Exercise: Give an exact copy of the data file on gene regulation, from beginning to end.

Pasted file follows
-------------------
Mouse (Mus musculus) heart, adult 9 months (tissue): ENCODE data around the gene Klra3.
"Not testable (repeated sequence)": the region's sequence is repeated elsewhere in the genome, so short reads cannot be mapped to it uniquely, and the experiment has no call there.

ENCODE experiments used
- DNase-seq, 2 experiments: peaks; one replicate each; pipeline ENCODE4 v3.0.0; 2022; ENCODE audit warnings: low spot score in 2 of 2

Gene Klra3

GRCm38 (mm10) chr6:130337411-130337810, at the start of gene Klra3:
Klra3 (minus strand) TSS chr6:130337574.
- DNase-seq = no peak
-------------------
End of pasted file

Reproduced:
Mouse (Mus musculus) heart, adult 9 months (tissue): ENCODE data around the gene Klra3.
"Not testable (repeated sequence)": the region's sequence is repeated elsewhere in the genome, so short reads cannot be mapped to it uniquely, and the experiment has no call there.

ENCODE experiments used
- DNase-seq, 2 experiments: peaks; one replicate each; pipeline ENCODE4 v3.0.0; 2022; ENCODE audit warnings: low spot score in 2 of 2

Gene Klra3

GRCm38 (mm10) chr6:130337411-130337810, at the start of gene Klra3:
Klra3 (minus strand) TSS chr6:130337574.
- DNase-seq = no peak